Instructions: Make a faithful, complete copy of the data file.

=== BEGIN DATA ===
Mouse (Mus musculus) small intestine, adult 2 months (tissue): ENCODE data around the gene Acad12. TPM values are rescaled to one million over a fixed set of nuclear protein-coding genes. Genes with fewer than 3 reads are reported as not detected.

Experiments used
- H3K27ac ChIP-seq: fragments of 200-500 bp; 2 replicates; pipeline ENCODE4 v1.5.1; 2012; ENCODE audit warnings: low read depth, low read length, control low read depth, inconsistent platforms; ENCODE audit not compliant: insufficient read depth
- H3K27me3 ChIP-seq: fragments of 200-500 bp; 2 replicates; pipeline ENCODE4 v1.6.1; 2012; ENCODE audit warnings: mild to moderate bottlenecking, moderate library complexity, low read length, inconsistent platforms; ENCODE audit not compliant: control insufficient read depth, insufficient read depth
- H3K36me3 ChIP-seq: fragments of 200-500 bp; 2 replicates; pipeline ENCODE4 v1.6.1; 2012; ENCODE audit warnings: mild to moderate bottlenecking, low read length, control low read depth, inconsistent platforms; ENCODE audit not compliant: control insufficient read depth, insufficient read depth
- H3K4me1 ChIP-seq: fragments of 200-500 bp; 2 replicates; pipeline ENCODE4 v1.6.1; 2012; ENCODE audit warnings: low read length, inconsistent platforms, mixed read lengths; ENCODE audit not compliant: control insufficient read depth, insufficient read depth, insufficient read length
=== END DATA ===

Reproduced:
Mouse (Mus musculus) small intestine, adult 2 months (tissue): ENCODE data around the gene Acad12. TPM values are rescaled to one million over a fixed set of nuclear protein-coding genes. Genes with fewer than 3 reads are reported as not detected.

Experiments used
- H3K27ac ChIP-seq: fragments of 200-500 bp; 2 replicates; pipeline ENCODE4 v1.5.1; 2012; ENCODE audit warnings: low read depth, low read length, control low read depth, inconsistent platforms; ENCODE audit not compliant: insufficient read depth
- H3K27me3 ChIP-seq: fragments of 200-500 bp; 2 replicates; pipeline ENCODE4 v1.6.1; 2012; ENCODE audit warnings: mild to moderate bottlenecking, moderate library complexity, low read length, inconsistent platforms; ENCODE audit not compliant: control insufficient read depth, insufficient read depth
- H3K36me3 ChIP-seq: fragments of 200-500 bp; 2 replicates; pipeline ENCODE4 v1.6.1; 2012; ENCODE audit warnings: mild to moderate bottlenecking, low read length, control low read depth, inconsistent platforms; ENCODE audit not compliant: control insufficient read depth, insufficient read depth
- H3K4me1 ChIP-seq: fragments of 200-500 bp; 2 replicates; pipeline ENCODE4 v1.6.1; 2012; ENCODE audit warnings: low read length, inconsistent platforms, mixed read lengths; ENCODE audit not compliant: control insufficient read depth, insufficient read depth, insufficient read length